the future could easily change the conclusions of our
review. [62, 64] Little research has been done to determine what
constitutes a minimal clinically-important difference in
headache outcomes. The chosen cut-point of a medium
effect-size (0.5) difference to determine inferiority/superiority
of an intervention is somewhat arbitrary but similar to
other reported estimates. [65, 66] Also, sensitivity analyses
showed that the results and the overall study conclusions
remained the same even when substantial changes in the prespecified
assumptions/rules regarding the evidence determination
The reliability with which different reviewers use similar
methodological scoring systems is a source of uncertainty.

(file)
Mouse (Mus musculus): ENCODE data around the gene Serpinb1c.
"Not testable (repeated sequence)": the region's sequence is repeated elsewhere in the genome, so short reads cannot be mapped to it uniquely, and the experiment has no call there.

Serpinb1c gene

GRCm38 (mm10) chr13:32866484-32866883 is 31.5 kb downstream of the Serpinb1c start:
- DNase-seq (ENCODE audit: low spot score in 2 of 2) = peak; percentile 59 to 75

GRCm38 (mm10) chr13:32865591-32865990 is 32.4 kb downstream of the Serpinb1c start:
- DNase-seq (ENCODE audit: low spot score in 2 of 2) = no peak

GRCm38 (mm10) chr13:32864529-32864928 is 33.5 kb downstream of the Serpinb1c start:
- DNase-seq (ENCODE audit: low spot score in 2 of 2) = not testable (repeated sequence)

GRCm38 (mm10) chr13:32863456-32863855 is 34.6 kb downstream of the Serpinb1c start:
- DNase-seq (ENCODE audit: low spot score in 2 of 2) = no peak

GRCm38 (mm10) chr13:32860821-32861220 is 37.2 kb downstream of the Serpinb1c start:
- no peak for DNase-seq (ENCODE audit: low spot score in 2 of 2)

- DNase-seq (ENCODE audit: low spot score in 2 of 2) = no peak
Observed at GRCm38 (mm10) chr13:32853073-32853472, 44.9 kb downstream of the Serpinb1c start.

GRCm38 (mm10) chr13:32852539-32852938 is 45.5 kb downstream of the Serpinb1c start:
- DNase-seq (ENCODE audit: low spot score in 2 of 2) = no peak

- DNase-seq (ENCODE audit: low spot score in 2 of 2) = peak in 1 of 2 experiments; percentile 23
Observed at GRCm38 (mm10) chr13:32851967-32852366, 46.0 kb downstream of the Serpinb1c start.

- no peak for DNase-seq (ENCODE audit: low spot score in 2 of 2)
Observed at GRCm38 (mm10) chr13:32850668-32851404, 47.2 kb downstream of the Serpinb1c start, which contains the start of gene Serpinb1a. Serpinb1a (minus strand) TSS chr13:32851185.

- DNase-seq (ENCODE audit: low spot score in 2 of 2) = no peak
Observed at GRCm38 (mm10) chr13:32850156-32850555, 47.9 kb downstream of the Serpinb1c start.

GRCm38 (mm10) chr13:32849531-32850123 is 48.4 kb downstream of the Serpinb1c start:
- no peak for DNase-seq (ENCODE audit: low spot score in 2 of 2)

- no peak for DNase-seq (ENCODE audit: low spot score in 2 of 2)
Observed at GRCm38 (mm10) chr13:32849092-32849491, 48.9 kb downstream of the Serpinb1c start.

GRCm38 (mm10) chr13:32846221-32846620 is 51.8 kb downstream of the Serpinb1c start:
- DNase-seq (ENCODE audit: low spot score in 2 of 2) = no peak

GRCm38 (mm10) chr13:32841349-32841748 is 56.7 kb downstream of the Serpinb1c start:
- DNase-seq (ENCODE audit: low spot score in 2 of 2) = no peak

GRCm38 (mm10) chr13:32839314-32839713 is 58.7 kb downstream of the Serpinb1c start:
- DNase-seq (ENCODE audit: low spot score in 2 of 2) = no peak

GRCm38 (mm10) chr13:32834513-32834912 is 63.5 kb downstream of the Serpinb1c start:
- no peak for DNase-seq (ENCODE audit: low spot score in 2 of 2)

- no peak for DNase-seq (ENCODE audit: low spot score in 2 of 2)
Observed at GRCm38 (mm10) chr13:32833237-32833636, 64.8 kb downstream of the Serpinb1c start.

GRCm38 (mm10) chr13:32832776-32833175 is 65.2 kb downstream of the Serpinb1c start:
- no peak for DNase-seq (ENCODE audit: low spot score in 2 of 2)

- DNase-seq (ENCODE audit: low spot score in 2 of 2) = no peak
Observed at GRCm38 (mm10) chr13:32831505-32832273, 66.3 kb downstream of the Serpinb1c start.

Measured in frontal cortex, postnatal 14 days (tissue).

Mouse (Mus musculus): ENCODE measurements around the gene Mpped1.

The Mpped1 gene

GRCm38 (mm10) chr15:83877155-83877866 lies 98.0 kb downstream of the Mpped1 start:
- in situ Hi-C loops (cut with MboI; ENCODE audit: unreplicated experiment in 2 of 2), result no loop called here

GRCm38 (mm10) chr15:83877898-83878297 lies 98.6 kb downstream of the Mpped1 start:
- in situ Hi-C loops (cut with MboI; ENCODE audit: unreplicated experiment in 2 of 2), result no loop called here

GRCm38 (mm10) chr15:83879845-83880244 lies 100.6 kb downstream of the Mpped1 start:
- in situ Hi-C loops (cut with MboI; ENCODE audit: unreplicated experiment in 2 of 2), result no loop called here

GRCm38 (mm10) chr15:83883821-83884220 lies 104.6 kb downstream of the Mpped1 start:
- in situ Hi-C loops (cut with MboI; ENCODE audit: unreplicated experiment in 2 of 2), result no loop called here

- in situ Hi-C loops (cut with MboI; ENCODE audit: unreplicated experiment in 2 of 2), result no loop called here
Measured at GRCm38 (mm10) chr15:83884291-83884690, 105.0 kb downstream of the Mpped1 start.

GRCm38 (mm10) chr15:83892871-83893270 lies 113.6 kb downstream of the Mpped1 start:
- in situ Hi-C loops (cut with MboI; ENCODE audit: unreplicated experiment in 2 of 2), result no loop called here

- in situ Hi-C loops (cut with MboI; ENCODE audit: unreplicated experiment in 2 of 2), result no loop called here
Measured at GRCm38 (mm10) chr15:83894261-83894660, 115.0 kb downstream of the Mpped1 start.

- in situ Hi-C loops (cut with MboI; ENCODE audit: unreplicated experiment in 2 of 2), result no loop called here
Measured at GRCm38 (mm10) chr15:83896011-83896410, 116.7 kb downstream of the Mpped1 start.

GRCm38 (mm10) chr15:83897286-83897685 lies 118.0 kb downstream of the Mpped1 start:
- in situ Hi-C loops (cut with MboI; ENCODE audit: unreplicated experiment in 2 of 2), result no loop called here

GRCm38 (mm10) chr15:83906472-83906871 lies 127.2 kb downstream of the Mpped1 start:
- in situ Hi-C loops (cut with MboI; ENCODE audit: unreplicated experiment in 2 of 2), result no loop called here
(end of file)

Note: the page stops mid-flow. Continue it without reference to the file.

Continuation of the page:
Conclusions regarding the weight of evidence are largely
dependent on the exact definition of the evidence classification
system used.  An additional methodological assessment
of the studies included in this review was performed
by using a 5–point scoring system developed by Jadad et
al.  This scale addresses 3 areas—randomization, double
blinding, and description of dropouts—which, if not
addressed adequately, may be important sources of bias.
Studies that scored highly with our system also scored relatively
high with the Jadad scale (correlation coefficient of
.62). It is important to note that none of the studies could
achieve higher than a 3–point score with the Jadad scale
because none of them were double-blinded.
Another possible limitation of this review is that we who
performed the methodological scoring were not blinded to